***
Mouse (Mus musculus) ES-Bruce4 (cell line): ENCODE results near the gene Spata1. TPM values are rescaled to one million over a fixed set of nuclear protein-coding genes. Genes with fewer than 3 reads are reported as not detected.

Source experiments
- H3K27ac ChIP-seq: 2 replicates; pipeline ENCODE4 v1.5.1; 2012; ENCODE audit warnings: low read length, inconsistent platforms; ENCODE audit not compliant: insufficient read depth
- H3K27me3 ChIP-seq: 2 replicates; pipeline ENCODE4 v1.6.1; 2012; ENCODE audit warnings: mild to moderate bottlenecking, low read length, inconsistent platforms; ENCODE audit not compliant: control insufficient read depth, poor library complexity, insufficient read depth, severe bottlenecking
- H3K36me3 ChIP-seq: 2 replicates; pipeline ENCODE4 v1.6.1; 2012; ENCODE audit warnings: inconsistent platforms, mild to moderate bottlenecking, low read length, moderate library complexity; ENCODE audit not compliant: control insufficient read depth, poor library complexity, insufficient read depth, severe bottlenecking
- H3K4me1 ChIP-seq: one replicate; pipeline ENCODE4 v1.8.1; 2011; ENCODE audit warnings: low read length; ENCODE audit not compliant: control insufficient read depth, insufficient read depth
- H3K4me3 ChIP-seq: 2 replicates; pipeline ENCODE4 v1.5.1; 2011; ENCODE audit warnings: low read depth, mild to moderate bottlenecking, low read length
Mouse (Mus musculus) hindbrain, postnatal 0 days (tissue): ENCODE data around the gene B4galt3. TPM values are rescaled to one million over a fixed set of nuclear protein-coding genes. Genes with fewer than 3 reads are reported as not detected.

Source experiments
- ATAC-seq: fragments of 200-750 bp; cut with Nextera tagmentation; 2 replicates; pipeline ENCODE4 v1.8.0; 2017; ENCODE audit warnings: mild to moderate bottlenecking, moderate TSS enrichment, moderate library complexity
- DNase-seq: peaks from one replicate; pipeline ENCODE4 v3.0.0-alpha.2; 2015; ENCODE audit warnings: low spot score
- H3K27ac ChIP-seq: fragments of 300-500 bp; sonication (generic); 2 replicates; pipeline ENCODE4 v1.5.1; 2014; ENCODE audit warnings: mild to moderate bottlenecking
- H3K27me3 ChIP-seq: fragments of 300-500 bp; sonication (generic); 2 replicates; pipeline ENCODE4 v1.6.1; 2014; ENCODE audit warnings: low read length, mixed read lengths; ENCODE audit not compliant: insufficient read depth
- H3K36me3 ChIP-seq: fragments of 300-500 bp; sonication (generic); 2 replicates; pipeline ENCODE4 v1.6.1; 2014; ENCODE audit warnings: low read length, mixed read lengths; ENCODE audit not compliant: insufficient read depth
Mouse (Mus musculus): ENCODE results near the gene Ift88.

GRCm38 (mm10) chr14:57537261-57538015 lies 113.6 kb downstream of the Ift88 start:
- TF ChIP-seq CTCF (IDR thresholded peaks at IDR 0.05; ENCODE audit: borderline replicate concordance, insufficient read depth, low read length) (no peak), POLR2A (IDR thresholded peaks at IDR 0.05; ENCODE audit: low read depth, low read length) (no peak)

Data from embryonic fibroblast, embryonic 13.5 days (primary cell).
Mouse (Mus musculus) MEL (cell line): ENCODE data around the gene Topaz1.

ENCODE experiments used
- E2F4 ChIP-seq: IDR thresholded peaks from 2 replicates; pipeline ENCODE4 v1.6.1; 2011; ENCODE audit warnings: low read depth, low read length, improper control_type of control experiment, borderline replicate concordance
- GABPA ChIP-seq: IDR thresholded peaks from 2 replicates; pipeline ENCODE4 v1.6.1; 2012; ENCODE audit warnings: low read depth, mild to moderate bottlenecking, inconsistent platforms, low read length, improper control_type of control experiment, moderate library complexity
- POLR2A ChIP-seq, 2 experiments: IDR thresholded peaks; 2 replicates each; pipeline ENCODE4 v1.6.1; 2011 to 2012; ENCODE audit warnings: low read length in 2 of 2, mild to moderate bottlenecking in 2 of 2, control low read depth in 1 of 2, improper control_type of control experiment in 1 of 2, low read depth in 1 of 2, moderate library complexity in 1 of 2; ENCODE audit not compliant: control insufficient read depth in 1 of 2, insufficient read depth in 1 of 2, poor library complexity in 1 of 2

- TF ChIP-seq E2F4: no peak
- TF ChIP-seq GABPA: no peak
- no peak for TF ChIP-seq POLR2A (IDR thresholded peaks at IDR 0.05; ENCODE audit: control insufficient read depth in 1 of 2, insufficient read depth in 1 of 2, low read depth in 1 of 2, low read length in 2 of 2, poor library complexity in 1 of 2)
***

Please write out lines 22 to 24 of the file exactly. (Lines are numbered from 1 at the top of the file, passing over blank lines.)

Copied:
- GABPA ChIP-seq: IDR thresholded peaks from 2 replicates; pipeline ENCODE4 v1.6.1; 2012; ENCODE audit warnings: low read depth, mild to moderate bottlenecking, inconsistent platforms, low read length, improper control_type of control experiment, moderate library complexity
- POLR2A ChIP-seq, 2 experiments: IDR thresholded peaks; 2 replicates each; pipeline ENCODE4 v1.6.1; 2011 to 2012; ENCODE audit warnings: low read length in 2 of 2, mild to moderate bottlenecking in 2 of 2, control low read depth in 1 of 2, improper control_type of control experiment in 1 of 2, low read depth in 1 of 2, moderate library complexity in 1 of 2; ENCODE audit not compliant: control insufficient read depth in 1 of 2, insufficient read depth in 1 of 2, poor library complexity in 1 of 2

- TF ChIP-seq E2F4: no peak